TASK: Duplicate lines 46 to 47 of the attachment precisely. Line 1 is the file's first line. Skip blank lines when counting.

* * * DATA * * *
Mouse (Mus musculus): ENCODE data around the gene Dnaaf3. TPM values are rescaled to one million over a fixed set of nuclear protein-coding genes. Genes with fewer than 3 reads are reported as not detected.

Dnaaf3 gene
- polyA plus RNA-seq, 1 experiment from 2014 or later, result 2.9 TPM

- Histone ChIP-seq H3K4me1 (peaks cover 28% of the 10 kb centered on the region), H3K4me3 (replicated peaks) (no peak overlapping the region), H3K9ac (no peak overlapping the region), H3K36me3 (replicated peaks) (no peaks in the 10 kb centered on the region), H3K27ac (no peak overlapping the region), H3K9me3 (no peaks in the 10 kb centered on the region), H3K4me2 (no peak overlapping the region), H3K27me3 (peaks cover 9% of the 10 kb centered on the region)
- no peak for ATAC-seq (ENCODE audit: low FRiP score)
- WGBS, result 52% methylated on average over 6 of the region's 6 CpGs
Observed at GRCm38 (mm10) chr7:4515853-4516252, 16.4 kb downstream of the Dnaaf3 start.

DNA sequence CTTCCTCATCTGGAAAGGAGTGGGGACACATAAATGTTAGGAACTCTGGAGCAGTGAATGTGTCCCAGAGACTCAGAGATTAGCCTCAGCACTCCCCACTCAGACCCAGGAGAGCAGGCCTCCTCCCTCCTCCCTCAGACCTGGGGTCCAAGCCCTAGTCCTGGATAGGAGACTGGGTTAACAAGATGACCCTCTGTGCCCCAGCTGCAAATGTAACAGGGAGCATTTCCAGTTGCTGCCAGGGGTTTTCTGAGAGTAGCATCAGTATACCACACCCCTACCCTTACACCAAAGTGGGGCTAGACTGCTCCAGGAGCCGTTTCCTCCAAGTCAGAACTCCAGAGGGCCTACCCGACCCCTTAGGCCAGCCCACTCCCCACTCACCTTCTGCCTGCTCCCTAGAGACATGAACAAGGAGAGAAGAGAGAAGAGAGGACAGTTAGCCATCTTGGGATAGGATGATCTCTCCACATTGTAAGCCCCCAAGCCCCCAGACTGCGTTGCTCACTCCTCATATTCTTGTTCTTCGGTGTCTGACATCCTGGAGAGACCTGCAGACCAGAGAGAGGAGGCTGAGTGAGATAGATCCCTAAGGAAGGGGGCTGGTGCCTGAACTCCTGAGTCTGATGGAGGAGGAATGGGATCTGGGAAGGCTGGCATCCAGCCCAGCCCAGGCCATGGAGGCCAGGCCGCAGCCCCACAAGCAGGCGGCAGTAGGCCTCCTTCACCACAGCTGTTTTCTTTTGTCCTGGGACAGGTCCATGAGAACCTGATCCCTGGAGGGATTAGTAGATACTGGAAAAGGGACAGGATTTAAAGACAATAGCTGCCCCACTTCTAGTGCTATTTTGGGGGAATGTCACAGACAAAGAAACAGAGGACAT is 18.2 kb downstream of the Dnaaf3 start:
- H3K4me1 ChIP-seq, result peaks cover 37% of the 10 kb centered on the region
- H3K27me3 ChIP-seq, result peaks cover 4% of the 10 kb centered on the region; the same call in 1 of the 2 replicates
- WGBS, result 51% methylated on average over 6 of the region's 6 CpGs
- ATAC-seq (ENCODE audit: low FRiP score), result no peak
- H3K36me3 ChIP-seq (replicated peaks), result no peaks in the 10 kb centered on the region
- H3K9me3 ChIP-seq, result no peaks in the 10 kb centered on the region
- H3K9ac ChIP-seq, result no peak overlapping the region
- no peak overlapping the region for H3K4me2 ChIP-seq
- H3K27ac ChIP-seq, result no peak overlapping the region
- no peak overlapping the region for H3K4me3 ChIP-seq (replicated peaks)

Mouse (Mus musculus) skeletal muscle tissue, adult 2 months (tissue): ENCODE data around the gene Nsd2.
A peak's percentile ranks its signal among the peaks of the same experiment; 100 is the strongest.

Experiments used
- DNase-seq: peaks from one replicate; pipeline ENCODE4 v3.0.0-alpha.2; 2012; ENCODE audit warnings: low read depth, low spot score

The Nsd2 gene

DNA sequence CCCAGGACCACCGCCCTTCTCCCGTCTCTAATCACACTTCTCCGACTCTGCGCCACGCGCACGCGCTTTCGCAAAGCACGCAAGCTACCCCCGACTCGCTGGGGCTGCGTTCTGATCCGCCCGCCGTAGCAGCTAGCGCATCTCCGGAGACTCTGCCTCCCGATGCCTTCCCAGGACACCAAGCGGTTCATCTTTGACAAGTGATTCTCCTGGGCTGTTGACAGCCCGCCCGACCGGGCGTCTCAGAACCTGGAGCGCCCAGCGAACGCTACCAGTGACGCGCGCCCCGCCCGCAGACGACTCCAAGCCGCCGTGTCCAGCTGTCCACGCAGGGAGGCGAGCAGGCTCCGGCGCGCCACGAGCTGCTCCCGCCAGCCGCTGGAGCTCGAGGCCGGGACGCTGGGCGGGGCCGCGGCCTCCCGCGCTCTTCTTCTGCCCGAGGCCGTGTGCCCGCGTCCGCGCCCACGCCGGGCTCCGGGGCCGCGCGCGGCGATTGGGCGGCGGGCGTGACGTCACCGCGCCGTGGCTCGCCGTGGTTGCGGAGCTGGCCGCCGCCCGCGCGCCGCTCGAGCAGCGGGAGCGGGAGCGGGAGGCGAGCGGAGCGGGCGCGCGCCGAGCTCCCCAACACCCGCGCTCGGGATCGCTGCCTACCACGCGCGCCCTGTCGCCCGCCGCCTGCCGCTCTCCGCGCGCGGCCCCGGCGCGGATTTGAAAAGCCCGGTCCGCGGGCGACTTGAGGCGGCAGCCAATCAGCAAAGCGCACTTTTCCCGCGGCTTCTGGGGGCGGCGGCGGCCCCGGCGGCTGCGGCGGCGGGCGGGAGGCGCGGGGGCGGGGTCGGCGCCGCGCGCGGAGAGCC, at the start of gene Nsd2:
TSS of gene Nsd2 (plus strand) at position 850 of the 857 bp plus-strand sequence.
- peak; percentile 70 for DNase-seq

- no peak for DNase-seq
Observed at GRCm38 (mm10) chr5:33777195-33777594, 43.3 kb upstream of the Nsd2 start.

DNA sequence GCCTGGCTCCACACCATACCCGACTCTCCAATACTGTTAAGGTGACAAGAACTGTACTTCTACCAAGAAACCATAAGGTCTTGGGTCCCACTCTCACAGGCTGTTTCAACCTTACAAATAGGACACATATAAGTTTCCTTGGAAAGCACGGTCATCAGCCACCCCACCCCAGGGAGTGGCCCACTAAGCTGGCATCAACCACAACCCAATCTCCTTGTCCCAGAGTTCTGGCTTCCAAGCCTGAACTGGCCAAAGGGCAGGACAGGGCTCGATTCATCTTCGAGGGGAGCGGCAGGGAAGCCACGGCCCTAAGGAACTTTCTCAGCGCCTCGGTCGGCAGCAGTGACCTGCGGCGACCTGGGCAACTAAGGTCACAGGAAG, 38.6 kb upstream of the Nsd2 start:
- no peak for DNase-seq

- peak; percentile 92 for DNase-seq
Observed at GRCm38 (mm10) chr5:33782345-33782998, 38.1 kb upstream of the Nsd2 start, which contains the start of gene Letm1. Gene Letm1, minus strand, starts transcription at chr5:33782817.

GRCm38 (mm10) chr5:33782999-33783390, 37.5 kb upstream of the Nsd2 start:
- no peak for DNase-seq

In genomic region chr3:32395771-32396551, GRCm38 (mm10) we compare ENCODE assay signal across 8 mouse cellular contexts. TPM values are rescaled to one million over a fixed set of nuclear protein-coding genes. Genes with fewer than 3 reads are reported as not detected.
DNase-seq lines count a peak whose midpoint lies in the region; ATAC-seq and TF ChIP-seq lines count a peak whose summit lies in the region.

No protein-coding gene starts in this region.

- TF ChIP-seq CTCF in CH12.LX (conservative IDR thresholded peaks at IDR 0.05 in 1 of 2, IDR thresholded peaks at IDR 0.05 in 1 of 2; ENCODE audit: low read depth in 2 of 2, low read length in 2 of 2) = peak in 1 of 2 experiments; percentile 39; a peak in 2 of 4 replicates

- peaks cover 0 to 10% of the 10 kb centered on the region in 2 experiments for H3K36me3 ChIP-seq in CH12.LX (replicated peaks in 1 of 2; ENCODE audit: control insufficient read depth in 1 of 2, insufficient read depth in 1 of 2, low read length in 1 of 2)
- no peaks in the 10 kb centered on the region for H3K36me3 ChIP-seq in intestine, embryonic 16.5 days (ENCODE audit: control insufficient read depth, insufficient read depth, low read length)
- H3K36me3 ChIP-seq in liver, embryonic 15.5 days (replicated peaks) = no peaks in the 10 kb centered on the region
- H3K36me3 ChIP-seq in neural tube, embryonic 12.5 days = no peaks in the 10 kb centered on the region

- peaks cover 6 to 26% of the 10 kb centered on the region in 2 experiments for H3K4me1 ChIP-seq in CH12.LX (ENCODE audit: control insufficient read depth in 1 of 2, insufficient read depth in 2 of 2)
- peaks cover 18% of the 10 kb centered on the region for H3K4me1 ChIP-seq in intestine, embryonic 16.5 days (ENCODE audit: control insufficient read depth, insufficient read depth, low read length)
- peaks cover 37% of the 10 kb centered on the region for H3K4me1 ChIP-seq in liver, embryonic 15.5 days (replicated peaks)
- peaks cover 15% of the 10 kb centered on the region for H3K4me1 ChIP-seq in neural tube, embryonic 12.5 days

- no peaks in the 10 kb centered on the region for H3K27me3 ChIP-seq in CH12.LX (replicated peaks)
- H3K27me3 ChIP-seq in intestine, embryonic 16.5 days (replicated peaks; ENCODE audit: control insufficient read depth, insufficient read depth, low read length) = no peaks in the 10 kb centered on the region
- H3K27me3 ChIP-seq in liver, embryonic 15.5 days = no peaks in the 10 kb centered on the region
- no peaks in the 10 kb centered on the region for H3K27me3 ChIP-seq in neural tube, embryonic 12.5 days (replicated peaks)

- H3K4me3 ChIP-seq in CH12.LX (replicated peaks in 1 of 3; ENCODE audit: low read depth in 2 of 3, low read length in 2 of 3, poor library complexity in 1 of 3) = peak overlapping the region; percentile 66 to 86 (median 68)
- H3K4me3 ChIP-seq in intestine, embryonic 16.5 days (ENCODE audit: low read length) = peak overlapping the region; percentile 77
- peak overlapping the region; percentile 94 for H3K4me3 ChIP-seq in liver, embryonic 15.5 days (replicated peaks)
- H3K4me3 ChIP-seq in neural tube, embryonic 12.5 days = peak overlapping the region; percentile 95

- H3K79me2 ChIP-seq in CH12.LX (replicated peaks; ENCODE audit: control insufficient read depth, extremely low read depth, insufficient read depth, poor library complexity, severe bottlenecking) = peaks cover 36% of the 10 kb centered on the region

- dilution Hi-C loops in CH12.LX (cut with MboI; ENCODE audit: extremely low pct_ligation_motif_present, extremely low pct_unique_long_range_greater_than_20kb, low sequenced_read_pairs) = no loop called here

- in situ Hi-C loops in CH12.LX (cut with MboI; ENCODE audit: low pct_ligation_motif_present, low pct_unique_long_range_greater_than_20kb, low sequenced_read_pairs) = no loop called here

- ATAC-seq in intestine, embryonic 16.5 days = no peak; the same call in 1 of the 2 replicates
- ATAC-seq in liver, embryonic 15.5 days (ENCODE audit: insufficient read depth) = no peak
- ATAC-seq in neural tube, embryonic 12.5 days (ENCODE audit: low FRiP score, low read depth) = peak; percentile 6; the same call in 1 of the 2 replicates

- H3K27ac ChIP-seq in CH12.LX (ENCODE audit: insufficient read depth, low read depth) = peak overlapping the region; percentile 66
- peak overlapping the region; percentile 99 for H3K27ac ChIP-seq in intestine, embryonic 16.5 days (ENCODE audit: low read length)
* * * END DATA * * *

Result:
- peaks cover 15% of the 10 kb centered on the region for H3K4me1 ChIP-seq in neural tube, embryonic 12.5 days

- no peaks in the 10 kb centered on the region for H3K27me3 ChIP-seq in CH12.LX (replicated peaks)